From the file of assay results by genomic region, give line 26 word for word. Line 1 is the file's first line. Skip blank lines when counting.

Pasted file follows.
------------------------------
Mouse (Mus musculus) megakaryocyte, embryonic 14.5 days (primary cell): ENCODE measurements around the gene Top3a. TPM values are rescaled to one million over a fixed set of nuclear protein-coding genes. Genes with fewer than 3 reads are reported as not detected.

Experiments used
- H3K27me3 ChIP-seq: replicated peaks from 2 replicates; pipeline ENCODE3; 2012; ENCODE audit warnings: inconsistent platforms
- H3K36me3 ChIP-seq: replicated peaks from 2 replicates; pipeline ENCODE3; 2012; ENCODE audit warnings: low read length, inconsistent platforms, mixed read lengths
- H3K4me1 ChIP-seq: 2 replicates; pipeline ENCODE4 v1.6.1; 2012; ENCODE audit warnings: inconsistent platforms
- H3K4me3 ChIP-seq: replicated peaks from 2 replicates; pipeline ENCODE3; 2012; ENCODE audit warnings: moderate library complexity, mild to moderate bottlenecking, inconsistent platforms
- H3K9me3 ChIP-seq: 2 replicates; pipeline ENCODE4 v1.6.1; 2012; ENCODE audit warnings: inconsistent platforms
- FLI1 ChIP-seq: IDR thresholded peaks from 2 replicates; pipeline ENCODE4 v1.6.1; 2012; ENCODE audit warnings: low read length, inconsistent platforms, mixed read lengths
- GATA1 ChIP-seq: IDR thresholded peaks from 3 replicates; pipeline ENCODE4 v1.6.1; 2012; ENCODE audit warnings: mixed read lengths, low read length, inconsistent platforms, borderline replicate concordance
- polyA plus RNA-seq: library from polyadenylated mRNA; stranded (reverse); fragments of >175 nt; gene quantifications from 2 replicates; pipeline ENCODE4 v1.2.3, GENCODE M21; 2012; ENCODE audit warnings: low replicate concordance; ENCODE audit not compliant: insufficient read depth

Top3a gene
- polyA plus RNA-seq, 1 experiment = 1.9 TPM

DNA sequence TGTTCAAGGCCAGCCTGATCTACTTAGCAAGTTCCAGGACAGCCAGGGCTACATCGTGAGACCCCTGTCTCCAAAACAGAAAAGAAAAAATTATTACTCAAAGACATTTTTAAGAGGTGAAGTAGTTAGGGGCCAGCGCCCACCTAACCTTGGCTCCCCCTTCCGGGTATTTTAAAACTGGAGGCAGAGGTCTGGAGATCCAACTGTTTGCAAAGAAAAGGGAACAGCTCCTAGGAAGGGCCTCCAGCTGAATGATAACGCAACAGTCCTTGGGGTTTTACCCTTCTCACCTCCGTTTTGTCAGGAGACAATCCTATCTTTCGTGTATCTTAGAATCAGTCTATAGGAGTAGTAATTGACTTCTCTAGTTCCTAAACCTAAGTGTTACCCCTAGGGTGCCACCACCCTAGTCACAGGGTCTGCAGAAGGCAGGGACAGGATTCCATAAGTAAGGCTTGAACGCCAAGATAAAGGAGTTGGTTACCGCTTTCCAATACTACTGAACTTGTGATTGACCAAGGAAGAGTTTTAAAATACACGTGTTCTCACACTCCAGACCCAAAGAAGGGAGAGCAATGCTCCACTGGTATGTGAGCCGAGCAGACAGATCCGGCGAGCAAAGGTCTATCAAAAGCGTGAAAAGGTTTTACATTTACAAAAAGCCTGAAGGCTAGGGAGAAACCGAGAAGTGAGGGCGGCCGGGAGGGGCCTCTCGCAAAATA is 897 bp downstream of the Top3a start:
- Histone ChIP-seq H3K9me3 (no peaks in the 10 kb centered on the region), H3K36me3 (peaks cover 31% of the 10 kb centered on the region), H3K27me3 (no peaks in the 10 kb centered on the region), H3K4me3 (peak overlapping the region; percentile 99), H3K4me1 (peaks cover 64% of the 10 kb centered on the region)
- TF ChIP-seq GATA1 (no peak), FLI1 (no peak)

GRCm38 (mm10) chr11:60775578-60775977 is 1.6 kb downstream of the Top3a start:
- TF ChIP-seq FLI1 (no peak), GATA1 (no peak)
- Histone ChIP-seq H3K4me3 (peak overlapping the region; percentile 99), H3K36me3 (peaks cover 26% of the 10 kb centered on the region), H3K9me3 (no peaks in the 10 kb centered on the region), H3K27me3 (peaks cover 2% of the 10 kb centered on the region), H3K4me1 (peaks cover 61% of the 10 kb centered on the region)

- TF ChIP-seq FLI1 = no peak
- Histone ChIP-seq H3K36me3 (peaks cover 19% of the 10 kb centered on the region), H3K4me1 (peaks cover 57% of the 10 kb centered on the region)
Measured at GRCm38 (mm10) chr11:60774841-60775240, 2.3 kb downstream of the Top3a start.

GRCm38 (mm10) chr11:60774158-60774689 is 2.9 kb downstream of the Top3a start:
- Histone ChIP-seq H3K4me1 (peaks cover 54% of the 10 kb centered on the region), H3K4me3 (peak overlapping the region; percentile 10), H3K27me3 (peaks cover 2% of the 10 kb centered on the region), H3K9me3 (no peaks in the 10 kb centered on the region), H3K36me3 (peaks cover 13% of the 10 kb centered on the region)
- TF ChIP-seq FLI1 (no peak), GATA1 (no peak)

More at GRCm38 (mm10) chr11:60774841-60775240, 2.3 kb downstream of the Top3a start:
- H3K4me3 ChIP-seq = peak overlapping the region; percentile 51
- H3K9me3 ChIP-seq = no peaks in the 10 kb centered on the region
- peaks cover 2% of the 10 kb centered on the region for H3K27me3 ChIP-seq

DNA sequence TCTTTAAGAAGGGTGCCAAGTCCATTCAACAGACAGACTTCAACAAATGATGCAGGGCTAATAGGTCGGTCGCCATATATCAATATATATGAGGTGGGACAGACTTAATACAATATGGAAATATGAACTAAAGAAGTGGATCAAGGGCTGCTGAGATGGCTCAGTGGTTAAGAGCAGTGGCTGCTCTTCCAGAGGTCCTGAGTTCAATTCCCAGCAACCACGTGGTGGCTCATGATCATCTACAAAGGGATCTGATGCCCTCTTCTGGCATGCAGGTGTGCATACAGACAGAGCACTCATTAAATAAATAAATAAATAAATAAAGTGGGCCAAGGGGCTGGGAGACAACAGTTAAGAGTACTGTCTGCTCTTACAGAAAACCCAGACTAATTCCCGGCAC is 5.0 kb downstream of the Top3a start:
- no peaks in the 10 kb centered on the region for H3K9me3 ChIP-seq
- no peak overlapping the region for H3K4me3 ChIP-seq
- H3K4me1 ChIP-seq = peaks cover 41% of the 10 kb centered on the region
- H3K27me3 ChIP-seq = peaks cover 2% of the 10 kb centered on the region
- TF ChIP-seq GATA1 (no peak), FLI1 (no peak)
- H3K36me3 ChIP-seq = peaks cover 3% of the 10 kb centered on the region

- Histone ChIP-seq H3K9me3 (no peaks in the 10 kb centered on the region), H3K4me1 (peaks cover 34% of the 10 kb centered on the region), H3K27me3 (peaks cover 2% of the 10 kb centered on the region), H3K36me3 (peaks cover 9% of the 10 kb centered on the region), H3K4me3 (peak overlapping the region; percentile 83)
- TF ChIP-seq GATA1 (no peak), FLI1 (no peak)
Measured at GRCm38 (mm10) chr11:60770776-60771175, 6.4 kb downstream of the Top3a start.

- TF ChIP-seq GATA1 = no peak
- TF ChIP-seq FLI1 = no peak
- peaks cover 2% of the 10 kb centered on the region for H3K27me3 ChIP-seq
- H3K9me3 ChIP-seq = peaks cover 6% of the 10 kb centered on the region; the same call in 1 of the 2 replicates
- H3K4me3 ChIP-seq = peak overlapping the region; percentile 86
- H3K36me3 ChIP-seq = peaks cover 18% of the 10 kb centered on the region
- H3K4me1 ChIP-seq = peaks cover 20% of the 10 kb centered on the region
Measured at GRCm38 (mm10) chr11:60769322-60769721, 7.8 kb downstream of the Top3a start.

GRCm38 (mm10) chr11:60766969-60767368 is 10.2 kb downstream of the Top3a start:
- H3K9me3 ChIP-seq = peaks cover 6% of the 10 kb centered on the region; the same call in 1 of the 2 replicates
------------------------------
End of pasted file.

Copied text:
- H3K4me3 ChIP-seq = peak overlapping the region; percentile 51